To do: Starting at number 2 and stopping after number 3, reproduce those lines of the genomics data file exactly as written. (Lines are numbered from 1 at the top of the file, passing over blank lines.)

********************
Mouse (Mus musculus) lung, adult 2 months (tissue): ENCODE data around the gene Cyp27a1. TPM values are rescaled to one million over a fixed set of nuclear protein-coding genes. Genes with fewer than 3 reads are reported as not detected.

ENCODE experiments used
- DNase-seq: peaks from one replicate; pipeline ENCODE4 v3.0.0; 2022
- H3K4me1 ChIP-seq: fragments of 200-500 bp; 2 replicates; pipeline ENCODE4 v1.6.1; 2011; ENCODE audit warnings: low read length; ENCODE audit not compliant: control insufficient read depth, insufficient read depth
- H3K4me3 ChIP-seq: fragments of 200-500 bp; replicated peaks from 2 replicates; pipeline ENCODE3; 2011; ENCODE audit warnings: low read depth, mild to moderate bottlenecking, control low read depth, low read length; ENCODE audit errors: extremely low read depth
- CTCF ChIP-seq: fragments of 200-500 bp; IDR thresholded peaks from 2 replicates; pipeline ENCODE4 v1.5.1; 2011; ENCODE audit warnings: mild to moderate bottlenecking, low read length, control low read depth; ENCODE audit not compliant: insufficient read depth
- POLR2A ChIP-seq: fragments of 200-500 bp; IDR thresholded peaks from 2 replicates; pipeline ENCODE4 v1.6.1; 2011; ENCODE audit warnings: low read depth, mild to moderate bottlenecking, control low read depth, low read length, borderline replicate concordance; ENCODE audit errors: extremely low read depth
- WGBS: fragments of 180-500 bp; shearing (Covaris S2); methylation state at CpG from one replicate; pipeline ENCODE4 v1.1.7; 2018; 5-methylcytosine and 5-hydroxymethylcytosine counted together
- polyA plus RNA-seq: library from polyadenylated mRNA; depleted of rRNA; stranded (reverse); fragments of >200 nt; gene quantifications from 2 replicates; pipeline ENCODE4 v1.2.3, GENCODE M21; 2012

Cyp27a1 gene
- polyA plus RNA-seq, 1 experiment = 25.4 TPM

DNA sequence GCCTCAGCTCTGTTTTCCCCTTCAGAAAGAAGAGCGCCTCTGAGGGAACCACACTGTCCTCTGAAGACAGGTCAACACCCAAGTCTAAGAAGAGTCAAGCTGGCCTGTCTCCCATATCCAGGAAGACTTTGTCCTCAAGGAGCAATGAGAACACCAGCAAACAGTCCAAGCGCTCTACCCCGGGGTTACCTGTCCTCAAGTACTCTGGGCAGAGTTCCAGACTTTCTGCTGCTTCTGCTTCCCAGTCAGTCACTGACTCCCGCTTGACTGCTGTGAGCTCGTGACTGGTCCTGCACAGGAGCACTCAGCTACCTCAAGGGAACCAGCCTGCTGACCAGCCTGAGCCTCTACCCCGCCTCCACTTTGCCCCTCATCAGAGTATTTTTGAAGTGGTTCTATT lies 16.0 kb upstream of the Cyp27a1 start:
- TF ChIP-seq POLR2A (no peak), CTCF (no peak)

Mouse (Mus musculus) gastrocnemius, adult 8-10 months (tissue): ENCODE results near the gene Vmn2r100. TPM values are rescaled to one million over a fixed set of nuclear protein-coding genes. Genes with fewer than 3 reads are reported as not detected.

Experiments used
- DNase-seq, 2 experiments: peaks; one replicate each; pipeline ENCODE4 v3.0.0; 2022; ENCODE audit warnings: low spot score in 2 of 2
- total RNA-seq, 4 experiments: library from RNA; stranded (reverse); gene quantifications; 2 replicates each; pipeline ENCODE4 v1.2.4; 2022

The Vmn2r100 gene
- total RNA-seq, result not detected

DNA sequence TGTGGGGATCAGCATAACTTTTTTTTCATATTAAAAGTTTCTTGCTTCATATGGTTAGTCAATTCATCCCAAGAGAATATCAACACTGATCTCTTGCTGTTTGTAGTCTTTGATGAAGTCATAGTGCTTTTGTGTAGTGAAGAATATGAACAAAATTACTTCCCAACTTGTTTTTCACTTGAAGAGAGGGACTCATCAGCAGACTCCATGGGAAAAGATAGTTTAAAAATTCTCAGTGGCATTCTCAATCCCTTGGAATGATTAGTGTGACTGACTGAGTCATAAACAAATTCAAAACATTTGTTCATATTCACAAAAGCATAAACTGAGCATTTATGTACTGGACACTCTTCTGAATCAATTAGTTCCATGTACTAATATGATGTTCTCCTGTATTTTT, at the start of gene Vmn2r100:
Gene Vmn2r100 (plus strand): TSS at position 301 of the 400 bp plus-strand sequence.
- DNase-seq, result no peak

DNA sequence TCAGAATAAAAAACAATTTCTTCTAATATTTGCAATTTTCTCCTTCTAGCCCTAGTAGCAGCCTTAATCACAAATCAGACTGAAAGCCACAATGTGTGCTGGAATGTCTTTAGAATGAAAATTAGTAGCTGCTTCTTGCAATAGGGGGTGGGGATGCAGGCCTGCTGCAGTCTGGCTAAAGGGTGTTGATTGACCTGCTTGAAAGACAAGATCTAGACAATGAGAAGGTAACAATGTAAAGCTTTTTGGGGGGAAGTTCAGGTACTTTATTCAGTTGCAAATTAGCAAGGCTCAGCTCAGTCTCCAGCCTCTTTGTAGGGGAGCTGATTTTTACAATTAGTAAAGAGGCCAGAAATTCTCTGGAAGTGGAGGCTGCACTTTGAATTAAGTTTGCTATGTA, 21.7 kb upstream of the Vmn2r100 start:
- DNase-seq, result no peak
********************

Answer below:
ENCODE experiments used
- DNase-seq: peaks from one replicate; pipeline ENCODE4 v3.0.0; 2022